There are a lot of common misconceptions about roll forming metal. Four of the most common myths about the roll forming process include:
Metal roll forming is a process that uses pressure and heat to shape metal into specific shapes. It is often used to form steel profiles, and is considered a niche process because of the limited situations in which it can be used. Consequently, many people do not understand how it works and how to use it. This leads to misconceptions about the process and its capabilities.
Let's clear the air and address those misconceptions directly.
Dispelling the 4 Most Common Myths of Roll Forming Metal
Below are four of the most common myths about the roll forming process:
- Roll forming tools are "too expensive"
- The cost "isn't worth it" unless you have super-high volumes
- Roll forming "can't produce" high-precision parts
- Roll forming is primarily "just for" steel products
1. Roll Forming Tools Are Too Expensive
Tooling for any kind of metal fabrication can be costly. If you buy smart, roll forming tools are no more expensive than any other type of tooling. Here are a few ways to mitigate high tooling costs:
- If your manufacturer participates in part design, they may be able to save you money on tooling by optimizing the part for roll forming processes.
- Payments can be amortized over a period of time to avoid high up-front costs.
- Your manufacturer can discount or rebate the cost of tooling, in exchange for a commitment to buy a certain amount of parts over time.
At Dahlstrom Roll Form, our 100 years of experience comes with an archive of over 1,400 existing tool sets. We may already have tooling that will work for you, so you may not need to pay additional tooling costs at all.
2. The Cost Isn’t Worth It Unless You Have Super-High Volumes
Although high volumes are certainly the most cost-effective way to utilize roll forming, small and medium runs don’t have to break your bank.
First off, depending on your part design, volumes as low as 10,000 to 20,000 linear feet per year can be cost-effective.
Your manufacturer can also provide economic order quantity runs. These allow for inventory to be held by the manufacturer and distributed to you as needed. Economic runs maximize volume and reduce setup time, and you receive small as-needed deliveries.
Similar to offering discounted tooling in exchange for a long-term purchase commitment, your manufacturer may also be willing to discount your small roll forming orders in exchange for a longer-term contract.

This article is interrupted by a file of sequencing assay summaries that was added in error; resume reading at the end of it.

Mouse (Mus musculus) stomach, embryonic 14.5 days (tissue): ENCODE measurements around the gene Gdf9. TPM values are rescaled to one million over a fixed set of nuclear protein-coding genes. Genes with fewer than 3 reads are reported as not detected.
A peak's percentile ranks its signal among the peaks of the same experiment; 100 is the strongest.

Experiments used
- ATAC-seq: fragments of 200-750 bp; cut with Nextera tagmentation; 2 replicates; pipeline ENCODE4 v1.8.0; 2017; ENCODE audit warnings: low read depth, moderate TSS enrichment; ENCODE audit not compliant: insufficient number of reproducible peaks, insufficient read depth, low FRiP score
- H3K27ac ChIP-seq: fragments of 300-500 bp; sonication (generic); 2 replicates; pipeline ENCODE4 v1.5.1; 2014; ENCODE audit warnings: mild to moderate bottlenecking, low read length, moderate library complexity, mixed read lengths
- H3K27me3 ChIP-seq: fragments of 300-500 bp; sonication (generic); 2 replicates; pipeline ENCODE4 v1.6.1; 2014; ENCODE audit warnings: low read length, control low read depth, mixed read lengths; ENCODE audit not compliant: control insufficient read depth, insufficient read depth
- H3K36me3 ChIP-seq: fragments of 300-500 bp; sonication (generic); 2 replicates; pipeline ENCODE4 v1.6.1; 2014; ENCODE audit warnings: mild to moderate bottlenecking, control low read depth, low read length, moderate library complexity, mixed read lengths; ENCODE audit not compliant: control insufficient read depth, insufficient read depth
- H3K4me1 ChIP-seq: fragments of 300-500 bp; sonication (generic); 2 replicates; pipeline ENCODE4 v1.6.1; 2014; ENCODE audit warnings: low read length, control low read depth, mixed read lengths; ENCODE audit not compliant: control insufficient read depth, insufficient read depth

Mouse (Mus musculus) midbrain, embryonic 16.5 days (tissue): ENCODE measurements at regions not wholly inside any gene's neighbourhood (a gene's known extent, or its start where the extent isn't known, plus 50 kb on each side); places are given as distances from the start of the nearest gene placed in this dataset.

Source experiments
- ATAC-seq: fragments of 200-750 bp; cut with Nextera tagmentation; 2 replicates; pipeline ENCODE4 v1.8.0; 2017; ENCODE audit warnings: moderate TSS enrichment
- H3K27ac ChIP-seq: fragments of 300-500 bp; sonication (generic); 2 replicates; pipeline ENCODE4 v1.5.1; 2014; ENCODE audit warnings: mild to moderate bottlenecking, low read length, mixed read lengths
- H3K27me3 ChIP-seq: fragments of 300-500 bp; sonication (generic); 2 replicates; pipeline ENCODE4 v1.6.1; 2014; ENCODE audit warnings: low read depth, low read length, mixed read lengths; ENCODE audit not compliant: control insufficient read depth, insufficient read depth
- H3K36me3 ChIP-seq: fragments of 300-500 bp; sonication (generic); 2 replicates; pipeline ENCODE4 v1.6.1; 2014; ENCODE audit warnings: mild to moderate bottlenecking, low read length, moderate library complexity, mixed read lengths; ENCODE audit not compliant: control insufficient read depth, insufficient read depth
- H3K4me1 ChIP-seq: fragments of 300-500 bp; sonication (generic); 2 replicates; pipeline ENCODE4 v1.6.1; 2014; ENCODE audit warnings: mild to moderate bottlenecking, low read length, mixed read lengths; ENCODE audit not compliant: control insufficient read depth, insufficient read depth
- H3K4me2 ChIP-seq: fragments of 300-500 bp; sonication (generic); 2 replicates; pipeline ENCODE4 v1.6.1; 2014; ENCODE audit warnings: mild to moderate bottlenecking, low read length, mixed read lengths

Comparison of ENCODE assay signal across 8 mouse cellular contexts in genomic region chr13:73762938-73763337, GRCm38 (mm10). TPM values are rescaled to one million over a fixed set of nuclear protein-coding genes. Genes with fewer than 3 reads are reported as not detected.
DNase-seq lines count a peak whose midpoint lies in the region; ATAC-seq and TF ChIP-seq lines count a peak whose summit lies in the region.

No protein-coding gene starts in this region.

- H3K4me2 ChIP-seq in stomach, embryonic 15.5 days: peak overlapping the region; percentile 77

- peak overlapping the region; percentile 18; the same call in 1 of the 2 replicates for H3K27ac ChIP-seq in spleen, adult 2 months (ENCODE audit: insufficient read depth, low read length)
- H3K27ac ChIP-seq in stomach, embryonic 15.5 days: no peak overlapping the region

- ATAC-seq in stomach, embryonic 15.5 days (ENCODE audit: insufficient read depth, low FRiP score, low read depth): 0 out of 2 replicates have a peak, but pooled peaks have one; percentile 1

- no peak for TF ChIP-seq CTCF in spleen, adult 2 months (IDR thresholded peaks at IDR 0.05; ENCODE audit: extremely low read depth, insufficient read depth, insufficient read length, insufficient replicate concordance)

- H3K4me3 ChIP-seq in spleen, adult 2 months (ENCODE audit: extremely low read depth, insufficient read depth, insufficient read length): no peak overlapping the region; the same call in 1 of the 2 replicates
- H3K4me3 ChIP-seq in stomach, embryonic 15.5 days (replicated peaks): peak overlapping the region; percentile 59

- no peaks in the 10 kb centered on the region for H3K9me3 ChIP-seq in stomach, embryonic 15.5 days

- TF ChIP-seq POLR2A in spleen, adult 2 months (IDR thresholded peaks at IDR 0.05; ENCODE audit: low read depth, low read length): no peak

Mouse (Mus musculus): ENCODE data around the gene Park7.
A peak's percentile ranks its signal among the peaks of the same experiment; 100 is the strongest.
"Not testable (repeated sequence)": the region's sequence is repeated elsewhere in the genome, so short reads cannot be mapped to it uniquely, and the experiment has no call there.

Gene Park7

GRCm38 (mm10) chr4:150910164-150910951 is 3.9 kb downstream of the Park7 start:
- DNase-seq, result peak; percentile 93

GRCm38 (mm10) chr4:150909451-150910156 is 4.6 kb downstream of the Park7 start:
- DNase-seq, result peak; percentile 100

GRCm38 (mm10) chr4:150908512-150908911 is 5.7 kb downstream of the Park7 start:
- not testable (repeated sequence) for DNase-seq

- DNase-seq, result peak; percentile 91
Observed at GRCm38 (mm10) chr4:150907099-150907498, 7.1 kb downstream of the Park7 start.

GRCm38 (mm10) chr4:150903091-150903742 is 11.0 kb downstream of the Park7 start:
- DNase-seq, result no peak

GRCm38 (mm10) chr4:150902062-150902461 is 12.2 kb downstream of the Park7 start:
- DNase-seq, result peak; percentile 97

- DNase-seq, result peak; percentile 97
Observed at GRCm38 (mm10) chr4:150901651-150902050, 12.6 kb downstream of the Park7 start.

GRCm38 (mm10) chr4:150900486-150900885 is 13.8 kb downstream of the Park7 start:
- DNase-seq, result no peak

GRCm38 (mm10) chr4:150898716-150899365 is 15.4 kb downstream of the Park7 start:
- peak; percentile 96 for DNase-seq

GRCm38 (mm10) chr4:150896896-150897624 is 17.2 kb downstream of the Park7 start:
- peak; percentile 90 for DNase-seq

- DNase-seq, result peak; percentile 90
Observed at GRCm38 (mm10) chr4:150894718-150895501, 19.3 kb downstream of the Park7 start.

Finally, roll forming may be the only realistic option for producing your part. In that case, it may not matter the cost - you’ll need to produce it anyway.
In any case, be sure to talk to your manufacturer about accommodations for your needs.
3. Roll Forming Cannot Produce Precision Parts
On the contrary, roll forming is quite precise as long as the manufacturer understands the quirks of the process.
Roll forming machines do produce end flare, and the metal will experience some springback. Your manufacturer should understand how these distortions can be controlled by part design, and the number of forming stations in the line.
Done correctly, roll forming can hold tolerances up to +/- 0.005” on certain profile segments. Overall part lengths can be accurate up to +/- 0.020”.
4. Roll Forming Is Primarily Used for Steel Products
- Galvanized steel (G30 - G235)
- Galvannealed steel (A25 - A40)
- Pre-painted steel*
- Perforated metals
*Forming pre-painted steel will save you a secondary painting step. This helps to save on overall costs.
Pre-punched sheets that have gone through a turret punch press or a laser cutting center can be roll formed via hand-feeding of each sheet.
Roll forming is a cost-effective, flexible metal fabrication process
Roll forming can require a bit more maneuvering, but you don't need high volumes or loose tolerances to get your money's worth out of roll forming services. On the contrary, companies who use roll forming are usually very satisfied with the value and quality of roll formed parts.
How to Design a Great Roll Formed Part
Editor's Note: This article was originally published in January 2016, and has recently been updated.
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